The holidays are a time for a lot of joy and stress. The end of the year, family gatherings and expenses piling up can take a toll on even the most organized and successful people. According to the Huffington Post, holiday stress in relationships is very common, with different marriage specialists and experts highlighting that there’s a trend that appears during this time of the year that can affect all types of couples.
These therapists mentioned some of the most common fights and stressors that couples face. Check out some of these scenarios paired with their best advice.
Clashing holiday traditions
Holidays are emotional moments, with each person having a set of beliefs and traditions that they treasure very much. When these traditions collide, fights can arise when no one is willing to compromise. “Our holiday traditions are set when we’re children and tend to carry a strong emotional charge, making us more attached to our way and less open-minded or flexible than is ideal,” says Winifred Reilly.
It’s important to find middle ground on these instances, creating the space for couples to enjoy both traditions or coming up with a third altogether.
Holiday spending that gets out of hand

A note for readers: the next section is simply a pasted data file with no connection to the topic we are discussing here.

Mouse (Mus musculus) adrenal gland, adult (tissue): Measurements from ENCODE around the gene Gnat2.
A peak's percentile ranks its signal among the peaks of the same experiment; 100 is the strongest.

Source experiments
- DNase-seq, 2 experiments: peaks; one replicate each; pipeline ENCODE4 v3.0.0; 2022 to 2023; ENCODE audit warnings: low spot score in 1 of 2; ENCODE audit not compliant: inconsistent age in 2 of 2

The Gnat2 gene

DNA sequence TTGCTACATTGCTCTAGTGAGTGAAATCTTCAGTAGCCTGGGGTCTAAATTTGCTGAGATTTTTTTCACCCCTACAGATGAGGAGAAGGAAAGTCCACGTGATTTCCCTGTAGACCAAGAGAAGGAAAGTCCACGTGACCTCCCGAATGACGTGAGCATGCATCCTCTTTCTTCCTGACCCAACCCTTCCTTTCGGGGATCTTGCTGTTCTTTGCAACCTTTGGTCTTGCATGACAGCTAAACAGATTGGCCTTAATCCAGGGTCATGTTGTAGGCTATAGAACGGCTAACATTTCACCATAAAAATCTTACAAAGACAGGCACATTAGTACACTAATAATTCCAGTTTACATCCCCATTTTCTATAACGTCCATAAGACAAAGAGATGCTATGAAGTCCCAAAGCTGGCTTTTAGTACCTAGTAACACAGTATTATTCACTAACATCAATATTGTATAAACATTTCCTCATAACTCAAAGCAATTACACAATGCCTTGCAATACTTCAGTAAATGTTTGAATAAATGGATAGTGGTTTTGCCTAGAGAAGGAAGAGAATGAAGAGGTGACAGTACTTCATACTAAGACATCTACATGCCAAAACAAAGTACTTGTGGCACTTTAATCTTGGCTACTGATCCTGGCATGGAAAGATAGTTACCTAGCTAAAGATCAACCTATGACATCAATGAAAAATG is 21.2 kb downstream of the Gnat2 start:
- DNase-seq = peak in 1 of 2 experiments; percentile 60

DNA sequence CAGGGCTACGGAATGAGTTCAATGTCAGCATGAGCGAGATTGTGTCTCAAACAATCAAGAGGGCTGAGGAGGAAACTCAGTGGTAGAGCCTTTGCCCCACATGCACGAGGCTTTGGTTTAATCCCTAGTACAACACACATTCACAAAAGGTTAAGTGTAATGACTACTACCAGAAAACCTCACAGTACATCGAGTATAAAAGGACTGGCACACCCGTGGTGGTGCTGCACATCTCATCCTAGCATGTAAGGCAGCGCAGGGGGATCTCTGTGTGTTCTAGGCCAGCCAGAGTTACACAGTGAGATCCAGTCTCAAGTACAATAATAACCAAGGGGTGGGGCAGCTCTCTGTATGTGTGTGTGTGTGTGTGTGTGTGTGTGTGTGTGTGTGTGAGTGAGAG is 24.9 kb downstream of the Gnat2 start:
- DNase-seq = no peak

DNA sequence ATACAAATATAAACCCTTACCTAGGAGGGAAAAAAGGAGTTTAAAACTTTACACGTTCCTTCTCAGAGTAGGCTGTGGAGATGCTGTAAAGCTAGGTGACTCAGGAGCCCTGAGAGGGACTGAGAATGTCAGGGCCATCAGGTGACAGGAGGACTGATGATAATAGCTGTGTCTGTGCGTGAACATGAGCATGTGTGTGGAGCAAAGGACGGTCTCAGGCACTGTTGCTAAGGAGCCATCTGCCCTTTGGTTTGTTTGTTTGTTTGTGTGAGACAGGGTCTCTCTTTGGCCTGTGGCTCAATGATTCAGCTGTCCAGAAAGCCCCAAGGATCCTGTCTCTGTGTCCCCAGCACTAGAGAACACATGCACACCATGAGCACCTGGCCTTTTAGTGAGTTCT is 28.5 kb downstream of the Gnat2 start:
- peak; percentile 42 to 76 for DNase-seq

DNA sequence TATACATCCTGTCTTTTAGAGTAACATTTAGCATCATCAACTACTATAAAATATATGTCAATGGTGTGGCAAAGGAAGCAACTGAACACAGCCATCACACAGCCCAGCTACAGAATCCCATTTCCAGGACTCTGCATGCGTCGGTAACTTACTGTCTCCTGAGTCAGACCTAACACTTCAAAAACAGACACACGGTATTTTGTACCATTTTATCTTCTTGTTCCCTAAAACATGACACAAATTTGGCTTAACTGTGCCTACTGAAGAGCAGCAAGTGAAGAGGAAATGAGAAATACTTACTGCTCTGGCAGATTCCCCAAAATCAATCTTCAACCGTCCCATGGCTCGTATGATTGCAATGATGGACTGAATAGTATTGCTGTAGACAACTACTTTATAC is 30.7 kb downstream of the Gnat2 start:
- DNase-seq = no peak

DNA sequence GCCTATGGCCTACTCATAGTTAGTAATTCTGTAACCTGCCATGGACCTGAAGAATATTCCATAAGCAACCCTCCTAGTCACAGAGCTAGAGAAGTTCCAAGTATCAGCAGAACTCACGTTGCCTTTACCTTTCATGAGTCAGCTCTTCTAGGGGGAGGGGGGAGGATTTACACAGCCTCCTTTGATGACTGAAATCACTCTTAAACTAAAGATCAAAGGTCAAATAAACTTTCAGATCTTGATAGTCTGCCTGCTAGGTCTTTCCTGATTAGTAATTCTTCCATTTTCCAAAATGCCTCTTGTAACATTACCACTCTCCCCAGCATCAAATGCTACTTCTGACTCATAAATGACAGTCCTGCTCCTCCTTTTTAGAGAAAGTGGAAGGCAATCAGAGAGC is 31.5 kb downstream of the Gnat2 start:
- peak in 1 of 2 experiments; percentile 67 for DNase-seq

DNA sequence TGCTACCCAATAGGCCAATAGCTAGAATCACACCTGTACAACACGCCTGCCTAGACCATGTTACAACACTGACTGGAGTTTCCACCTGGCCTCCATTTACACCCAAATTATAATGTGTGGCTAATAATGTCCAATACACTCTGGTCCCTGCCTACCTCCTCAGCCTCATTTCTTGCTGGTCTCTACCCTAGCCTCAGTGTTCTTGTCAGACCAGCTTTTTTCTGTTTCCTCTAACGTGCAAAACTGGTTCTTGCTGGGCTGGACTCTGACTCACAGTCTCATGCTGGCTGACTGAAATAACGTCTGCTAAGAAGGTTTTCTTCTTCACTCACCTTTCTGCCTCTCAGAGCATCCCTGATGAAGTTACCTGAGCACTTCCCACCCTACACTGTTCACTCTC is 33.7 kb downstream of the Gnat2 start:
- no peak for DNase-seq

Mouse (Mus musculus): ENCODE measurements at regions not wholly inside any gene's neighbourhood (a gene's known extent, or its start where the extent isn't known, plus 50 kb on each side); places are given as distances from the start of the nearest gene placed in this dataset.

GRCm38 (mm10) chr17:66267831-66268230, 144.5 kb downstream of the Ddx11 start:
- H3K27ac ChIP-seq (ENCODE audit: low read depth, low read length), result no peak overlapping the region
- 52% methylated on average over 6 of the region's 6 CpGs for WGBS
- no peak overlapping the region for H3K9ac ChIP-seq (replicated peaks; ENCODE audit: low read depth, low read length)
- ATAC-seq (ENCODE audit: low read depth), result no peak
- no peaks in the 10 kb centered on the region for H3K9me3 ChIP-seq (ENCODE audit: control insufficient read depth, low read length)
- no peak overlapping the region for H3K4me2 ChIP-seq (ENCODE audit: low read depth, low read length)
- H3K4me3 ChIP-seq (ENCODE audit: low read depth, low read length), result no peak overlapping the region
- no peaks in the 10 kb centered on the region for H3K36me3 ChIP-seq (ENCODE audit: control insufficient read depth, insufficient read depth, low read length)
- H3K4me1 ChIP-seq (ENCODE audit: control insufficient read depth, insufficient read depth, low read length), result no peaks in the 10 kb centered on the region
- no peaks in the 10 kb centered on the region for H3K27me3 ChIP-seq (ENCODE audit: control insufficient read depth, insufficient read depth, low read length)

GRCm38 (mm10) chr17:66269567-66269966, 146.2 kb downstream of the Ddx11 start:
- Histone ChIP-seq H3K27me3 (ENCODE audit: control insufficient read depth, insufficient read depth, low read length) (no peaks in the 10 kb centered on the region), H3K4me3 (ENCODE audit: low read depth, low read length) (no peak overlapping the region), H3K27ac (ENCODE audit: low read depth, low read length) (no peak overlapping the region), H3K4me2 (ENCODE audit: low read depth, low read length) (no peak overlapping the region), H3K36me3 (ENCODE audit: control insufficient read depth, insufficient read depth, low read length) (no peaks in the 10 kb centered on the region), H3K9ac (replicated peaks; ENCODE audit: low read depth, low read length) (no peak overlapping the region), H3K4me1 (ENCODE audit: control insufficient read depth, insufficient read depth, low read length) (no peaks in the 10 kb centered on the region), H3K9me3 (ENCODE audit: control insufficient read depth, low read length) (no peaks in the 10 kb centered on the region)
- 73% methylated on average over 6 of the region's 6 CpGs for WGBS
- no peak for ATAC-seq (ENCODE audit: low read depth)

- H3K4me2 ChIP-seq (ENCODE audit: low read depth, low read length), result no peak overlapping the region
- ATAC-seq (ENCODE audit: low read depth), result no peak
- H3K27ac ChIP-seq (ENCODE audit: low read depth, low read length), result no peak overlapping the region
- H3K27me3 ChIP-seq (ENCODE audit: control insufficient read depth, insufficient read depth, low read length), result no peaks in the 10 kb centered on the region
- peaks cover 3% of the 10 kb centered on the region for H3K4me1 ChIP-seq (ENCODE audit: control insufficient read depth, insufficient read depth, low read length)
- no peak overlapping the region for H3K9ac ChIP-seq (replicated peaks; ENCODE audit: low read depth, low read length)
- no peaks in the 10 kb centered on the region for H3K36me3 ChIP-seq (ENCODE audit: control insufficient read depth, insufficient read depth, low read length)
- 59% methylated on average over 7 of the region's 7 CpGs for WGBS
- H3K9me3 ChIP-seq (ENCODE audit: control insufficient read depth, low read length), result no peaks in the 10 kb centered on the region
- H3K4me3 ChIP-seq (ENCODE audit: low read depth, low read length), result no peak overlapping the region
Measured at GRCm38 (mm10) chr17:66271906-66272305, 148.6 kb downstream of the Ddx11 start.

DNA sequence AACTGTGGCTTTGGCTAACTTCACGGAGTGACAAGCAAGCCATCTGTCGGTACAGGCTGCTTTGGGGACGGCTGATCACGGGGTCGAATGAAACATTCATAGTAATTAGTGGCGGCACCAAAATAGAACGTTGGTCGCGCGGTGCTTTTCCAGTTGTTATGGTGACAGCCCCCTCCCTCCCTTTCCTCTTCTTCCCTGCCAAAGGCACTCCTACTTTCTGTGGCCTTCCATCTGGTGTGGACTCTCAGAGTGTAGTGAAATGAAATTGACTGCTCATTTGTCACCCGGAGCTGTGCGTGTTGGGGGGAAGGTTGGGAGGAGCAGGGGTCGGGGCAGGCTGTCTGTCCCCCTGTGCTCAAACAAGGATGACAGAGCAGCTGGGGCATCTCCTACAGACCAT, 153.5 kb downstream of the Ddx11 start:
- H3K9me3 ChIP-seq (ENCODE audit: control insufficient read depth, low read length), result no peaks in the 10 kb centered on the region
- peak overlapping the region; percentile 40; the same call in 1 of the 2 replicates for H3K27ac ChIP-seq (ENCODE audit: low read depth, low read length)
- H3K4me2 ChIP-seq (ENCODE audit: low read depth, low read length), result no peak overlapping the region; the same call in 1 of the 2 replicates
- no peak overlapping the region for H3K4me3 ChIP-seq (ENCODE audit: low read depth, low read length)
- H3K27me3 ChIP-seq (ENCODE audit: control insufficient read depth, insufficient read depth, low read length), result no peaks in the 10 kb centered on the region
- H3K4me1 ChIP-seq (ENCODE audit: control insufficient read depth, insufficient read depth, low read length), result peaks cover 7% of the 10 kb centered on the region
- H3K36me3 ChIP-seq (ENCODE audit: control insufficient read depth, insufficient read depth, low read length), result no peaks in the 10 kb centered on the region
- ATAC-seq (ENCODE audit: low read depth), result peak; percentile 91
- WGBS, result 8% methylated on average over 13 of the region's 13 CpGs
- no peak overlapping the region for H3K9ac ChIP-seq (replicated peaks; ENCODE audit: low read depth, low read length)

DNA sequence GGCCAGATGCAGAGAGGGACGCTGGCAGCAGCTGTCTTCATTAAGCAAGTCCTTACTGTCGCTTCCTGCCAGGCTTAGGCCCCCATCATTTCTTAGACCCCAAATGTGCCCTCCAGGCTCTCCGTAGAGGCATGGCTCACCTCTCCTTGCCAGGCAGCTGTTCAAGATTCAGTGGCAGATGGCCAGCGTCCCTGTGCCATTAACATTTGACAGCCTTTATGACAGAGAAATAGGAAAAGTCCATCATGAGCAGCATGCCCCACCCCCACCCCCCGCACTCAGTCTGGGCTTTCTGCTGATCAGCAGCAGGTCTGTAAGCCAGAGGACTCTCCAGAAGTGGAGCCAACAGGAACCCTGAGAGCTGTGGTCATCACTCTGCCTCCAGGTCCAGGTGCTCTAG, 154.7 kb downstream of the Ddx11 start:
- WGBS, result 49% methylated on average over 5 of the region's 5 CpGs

Spending too much money over the holidays is a common issue, one that’s made worse when you’re in a relationship and need to come clean about your spending. It’s important for the couple to make a sort of spending plan and divide tasks between each other, coming clean when you’ve spent more than you planned. “To avoid the feeling of financial infidelity, sit down and discuss a realistic financial plan ahead of time. Together decide how much money you can afford to spend, create a budget and stick to it,” says Sheri Meyers.
It’s also common for partners to have different expectations over the holidays, with one of them wanting to spend more and the other wanting to save up. It can also help talking to your partner about presents and decorations, agreeing on something that makes you both happy and that can stave off and argument.
Dealing with relatives can be taxing, especially if they’re toxic or have a poor relationship with your partner. It’s important to have a plan in how you’ll face family members, especially those that are more problematic. “Practice taking a deep breath and see yourself as the gracious host or hostess acting respectful, grown-up, level-headed, responding non-defensively and filling your home with warmth, praise and approval,” says Sheri Meyers.
Making time for each other
The holidays can feel like a blur, adding stress and tension to an already full and stressful life. Planning for trips, presents, family gatherings and more can affect your health and your plans, so it’s very important to take it easy and to be as patient as possible. Meyers recommends “a daily dose of the three A’s,” which refers to attention, appreciation, and affection; all critical factors in remaining connected to your partner.
Imbibing too much
It’s too easy to indulge in all sorts of things over the holidays, including food, alcohol and laziness. It can help to be mindful and to have a conversation with your partner over the kind of celebration you want to have. It’s okay to have fun and to let loose over the holidays just as long as everyone’s okay with it.